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Archive for the ‘cap and trade’ tag

Carbon trading and fraud: is it inevitable?

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In reading this one would think that we are on the verge of the next great ponzi scheming structured financing debacle,

The next big scam: carbon dioxide

In referring to the $7.4-billion in fraud that have occurred in the last 18 months in the EU’s carbon market: “It is clear that [carbon trading] fraudsters are fully aware of the potential that trading in intangible commodities has to further their ends. Such goods or services can be traded without the need to be physically moved or transported, which represents an obvious opportunity to frustrate Law Enforcement efforts to track and trace transactions.” So much fraud has been occurring that, Europol estimates, up to 90% of all carbon market volume in some EU nations was related to fraudulent activities.

Permits for CO2, a tasteless, colourless and odourless gas, epitomize an “intangible commodity.” The underlying commodity for these permits, CO2, until recently had few producers, few customers and few commercial uses. With the rise of fears over global warming, governments decided to turn this niche gas into what could soon be the world’s most traded commodity

Can we minimize gaming in the trading market? Probably, given stock market regulators routinely set the conditions to minimize fraud and then enforce these. And does the “intangibility” of carbon necessarily lead to fraud? If carbon can be counted and then reconciled, is it truly intangible? Company valuations are typically based on intangibles, like goodwill, and product pipelines are always intangible as in pharmaceuticals. And don’t get me going on how the magic of technology drives tech valuations. So the fact that carbon is “intangible” does not necessarily lend itself to fraud. Stock markets work on intangibles on a minute-by-minute basis.

In the end, the prevalence of fraud is about instrument choice: with the choice of carbon markets over carbon tax, one is necessarily trading off market gaming for inept government spending. Trading is what most people want given aversion to tax, and so one has to live with immature markets, speculation, volatility and gaming. With each layer of the carbon trading onion revealed, it is no wonder folks are drifting back to carbon taxes.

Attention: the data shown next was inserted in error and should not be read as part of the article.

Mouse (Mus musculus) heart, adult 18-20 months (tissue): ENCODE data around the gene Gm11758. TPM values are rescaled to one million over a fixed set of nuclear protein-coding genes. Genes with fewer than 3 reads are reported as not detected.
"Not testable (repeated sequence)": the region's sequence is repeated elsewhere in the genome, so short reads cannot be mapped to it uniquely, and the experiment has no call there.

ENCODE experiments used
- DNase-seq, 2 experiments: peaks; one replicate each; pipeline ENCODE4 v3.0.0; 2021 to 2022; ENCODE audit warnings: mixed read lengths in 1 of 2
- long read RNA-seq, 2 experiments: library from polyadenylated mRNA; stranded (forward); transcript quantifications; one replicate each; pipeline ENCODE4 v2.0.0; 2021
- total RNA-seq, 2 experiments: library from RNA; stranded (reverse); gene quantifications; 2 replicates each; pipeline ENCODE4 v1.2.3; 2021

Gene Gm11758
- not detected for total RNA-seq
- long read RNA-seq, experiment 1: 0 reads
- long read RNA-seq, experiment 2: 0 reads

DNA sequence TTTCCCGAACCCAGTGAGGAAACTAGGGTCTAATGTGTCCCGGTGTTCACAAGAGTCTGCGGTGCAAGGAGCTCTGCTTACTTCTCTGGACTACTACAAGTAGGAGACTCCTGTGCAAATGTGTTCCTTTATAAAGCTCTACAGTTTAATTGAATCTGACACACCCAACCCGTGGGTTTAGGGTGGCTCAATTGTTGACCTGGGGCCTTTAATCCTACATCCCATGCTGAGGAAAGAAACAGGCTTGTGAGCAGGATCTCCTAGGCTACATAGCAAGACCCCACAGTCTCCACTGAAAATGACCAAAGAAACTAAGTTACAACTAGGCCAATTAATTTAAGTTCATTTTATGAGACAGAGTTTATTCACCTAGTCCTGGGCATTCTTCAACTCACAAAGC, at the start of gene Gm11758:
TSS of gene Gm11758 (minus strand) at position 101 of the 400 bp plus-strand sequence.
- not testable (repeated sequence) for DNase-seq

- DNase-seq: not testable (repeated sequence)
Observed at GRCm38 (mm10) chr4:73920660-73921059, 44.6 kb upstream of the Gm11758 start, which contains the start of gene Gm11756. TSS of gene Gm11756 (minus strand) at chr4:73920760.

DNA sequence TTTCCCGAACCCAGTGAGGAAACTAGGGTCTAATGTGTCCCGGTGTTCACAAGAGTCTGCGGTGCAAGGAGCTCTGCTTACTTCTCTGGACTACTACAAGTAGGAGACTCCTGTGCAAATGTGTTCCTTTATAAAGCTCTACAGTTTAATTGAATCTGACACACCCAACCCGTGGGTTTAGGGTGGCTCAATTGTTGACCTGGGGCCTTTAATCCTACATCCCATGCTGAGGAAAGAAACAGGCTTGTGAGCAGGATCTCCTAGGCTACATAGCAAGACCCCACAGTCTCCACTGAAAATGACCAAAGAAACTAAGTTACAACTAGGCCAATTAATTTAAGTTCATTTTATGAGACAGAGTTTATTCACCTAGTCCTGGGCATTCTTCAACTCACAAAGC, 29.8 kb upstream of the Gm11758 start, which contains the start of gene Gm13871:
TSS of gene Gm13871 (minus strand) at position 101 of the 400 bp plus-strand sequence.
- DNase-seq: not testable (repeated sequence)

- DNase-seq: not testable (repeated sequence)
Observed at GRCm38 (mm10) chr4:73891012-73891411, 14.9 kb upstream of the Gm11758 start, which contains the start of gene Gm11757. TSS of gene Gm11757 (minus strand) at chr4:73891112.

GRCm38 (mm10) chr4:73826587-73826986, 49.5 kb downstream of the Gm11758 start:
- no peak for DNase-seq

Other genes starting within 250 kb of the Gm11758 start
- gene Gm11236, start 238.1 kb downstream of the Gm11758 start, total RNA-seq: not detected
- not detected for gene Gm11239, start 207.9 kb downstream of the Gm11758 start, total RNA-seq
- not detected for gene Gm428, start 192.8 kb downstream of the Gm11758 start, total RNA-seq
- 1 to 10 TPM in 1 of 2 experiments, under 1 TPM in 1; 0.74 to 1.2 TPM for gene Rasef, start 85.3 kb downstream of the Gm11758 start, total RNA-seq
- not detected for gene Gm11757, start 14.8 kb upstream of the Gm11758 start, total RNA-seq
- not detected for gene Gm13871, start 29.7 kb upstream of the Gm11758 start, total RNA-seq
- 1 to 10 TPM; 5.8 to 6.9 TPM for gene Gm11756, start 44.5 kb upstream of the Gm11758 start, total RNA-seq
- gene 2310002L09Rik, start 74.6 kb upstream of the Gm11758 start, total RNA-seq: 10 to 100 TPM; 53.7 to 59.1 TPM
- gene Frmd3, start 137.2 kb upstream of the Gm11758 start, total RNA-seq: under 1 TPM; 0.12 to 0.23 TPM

Written by Dave Sawyer

January 22nd, 2010 at 10:03 am

More Target Trash Talk — Quebec Steps Up to the Mic

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The need to poke your finger in your neighbors eye runs deep in politics. How else does one explain another jurisdiction making target trash talk? Yesterday, Quebec stood up, and was counted — as another jurisdiction that has made a promises that it can’t keep.

Quebec breaks from Ottawa in plan to cut greenhouse gases

Quebec is taking the final step in its break from Ottawa on climate change, unveiling an ambitious plan to reduce greenhouse gases and blasting the federal government for inaction only a few weeks before a major international environmental conference.

Premier Jean Charest announced yesterday that, by 2020, the province will reduce greenhouse-gas emissions by 20 per cent below 1990 levels, a goal similar to the target the European Union has adopted.

The ambitious target-setting is the latest in a series of policy moves on the environment from the provinces, with Quebec and B.C. leading a surge ahead of the cautious position of the Harper government.

Quebec premier says Ottawa needs to do more to cut greenhouse gas emissions

Quebec Premier Jean Charest says Ottawa needs to do more to reduce Canada’s greenhouse emissions, as he committed Quebec to take a leadership role by accelerating its own efforts.
Charest said Monday the province will cut its emissions by at least 20 per cent from 1990 levels by 2020 and urged the federal Conservative government to raise its target above the three per cent it has set.
“It is in the interests of Canada, whose prosperity rests in large part on exportation, to give as much effort as its partners in this global fight,” he said in a speech attended by the who’s who of Quebec business leaders.

Or won’t keep once it sees what it will cost.

The announced target at 20% below 1990 levels seems to be much bolder than what others are saying, and notably the feds. It sounds deep, but it is not really since Quebec’s emissions have been more or less flat since 1990, growing only 5% in fifteen years. (see here).

But still it is bold, and to achieve reductions of this magnitude will require credible policy. I did some simple modeling of what it will take to hit the target. Assuming an economy-wide cap and trade system ala WCI (full coverage that includes vehicles and buildings), the following emerges,